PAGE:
Posted On: 2020-12-07
When working with a built-in physics system, one needs to be consistent about configuring each individual object. In Unity, this is especially true, as there are a number of per-project configurations that must be set on a per-object basis. Unfortunately, this has often caused me to get things wrong on my first attempt to configure an object, whether due to inattention or misunderstanding. To protect myself from making further mistakes, I've come up with a set of rules for configuring objects - which I will share here, in the hope they are useful for you as well.
The headers listed below are rules that I personally follow to avoid the listed problem. I am not advocating that this is the best possible solution - merely one that works for me.
Unity has a built-in physics system that appears, at first glance, to work with both 2D and 3D objects. In actuality, however, Unity's single physics system is a wrapper around two different physics engines - one for 2D and one for 3D*. This means that physics interactions in 2D are handled separately from those in 3D, and therefore 2D objects and 3D objects won't interact with each other.
For my own work, I'm locked into using the 2D due to building on top of third-party code that uses 2D. This is fine, as my intent is to make a game that exclusively uses 2D for its simulation. If I had any ambitions of mixing 3D in, however, I would likely have to reconfigure every object in the game - switching every 2D component and message handler into its 3D equivalent*.
The way objects move when the player interacts with them is an essential part of a game's feel. Whether it's snappy, smooth, or something else - it is essential that the game's code precisely controls the movement of objects to create the desired feel. Such precise control, however, is antithetical to how physics engines approach collision. Objects controlled via physics are (generally) only controlled indirectly - such as through applying forces to the object. Furthermore, when objects make contact with one another, the physics engine takes over, applying forces and generally resolving the objects such that they are overlapping for the minimum amount of time possible.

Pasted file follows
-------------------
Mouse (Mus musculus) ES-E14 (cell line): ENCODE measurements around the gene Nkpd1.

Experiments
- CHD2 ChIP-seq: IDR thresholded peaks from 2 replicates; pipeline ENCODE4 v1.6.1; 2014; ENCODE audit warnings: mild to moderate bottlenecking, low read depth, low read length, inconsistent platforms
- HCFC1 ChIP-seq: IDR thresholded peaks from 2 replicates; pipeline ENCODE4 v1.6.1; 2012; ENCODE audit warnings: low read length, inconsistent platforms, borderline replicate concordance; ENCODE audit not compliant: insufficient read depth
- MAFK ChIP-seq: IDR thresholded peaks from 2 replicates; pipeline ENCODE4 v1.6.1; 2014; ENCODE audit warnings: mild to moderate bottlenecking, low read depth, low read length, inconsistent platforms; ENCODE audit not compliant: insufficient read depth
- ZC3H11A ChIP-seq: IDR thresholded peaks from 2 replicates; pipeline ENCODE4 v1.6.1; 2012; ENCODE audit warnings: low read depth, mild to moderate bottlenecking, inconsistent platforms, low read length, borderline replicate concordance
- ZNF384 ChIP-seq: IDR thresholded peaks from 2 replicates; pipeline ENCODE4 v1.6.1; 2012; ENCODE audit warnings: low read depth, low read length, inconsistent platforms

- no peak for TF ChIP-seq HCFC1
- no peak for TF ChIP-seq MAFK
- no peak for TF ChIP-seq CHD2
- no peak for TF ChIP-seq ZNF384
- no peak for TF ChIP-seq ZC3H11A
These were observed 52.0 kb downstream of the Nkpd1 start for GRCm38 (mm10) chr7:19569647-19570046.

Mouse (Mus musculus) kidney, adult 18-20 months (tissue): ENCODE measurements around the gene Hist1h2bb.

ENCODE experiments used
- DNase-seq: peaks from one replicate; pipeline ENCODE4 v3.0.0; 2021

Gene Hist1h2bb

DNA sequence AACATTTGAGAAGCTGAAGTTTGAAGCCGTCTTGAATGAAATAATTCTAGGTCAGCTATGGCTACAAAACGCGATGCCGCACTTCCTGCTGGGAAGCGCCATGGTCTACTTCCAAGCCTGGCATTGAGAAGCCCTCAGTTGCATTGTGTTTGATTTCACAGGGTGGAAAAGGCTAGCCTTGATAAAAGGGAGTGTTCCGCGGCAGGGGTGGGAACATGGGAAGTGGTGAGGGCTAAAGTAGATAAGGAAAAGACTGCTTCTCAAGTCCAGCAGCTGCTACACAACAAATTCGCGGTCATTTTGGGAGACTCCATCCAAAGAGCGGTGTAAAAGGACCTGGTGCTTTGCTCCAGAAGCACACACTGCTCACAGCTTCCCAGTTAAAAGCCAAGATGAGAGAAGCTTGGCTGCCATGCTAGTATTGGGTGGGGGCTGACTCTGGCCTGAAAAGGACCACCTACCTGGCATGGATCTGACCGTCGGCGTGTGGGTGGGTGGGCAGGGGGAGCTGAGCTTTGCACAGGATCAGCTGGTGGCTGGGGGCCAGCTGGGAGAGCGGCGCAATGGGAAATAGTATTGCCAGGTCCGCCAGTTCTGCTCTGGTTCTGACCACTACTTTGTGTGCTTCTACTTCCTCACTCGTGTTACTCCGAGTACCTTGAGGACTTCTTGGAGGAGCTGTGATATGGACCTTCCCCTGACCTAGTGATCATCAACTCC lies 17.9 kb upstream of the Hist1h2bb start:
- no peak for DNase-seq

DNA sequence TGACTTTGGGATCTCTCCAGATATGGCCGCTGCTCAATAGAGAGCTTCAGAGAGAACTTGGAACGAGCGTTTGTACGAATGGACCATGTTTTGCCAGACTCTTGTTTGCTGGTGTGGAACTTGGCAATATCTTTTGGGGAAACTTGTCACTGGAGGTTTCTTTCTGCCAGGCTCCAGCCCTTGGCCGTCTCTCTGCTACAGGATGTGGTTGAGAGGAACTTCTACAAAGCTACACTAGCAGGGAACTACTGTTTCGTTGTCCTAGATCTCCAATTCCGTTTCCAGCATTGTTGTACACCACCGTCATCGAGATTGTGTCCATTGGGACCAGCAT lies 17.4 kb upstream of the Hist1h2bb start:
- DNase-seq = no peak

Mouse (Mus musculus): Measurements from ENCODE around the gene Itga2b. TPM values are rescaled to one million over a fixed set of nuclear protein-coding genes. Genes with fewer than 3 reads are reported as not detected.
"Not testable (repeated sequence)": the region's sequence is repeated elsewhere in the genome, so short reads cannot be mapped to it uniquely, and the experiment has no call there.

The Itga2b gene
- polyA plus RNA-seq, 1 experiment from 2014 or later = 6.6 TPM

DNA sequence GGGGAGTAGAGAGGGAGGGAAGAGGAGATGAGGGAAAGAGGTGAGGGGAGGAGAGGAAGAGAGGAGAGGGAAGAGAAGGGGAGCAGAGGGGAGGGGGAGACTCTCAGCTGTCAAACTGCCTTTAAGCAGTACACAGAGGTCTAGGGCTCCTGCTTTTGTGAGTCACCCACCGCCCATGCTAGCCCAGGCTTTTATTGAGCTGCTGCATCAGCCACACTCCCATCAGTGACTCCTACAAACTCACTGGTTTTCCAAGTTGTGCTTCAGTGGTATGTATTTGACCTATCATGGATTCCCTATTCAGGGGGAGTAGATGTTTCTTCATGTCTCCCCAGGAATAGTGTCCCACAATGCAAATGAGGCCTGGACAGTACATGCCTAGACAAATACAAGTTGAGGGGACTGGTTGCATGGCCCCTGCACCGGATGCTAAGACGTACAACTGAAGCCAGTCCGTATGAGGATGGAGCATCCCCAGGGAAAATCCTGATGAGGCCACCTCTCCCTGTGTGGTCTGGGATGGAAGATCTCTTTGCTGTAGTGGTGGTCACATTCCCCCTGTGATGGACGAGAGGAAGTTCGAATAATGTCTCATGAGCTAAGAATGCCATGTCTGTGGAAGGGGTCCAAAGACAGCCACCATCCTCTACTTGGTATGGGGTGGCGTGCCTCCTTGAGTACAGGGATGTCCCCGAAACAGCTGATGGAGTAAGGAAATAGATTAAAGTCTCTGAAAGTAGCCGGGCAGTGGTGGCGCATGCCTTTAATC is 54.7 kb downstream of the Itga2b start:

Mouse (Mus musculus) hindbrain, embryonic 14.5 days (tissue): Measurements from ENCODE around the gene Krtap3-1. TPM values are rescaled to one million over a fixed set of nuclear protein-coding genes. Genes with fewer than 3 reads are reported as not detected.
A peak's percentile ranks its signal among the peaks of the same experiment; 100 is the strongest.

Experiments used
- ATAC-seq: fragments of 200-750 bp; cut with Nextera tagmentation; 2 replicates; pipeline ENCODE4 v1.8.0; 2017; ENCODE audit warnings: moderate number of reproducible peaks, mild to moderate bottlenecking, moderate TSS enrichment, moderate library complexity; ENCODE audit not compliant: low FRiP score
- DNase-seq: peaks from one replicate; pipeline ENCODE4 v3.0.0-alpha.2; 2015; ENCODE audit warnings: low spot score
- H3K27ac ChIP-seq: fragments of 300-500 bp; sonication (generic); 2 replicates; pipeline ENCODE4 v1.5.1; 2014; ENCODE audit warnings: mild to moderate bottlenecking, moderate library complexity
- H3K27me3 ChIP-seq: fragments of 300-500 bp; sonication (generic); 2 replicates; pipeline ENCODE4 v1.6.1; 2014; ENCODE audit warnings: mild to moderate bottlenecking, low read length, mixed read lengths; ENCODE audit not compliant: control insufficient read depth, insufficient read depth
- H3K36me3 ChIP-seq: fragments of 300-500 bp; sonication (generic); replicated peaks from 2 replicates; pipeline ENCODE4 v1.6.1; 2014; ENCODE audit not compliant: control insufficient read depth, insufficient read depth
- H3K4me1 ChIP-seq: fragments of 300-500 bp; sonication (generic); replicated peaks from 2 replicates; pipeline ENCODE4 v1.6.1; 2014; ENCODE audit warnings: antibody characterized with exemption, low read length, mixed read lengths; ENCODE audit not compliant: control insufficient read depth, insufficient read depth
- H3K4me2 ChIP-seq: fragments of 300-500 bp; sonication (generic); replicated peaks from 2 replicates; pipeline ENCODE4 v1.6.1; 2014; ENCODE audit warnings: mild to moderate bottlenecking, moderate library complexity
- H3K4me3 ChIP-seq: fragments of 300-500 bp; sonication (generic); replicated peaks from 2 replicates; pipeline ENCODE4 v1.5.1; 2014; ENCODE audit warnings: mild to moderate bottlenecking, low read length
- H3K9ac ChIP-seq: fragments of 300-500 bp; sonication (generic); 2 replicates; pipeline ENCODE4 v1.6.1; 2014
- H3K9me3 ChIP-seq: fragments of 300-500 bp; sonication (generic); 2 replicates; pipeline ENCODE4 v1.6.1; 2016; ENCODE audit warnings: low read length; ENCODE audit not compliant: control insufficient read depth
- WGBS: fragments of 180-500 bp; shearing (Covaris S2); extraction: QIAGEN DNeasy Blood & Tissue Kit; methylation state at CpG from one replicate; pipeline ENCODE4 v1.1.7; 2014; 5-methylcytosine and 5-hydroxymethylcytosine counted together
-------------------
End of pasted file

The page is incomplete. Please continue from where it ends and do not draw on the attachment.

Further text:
Unity's physics engine allows designers to set objects as Kinematic, which (generally) indicates that the object will only be controlled via code, and not via the physics simulation. At first, this may seem like a simple solution to the game-feel problem: any objects that need a distinctive feel could be set to "Kinematic", while other objects can be left as "Dynamic". Unfortunately, this has been far from simple in my experience: mixing kinematic and dynamic objects together often results in buggy or unexpected behavior. Specifically, I encounter issues where kinematic objects behave correctly when interacting with dynamic objects, but fail to behave correctly when interacting with other kinematic objects. Often, this is due to a design constraint of the physics engine: kinematic objects don't collide with each other - and therefore collision messages cannot be used to detect when two kinematic objects contact.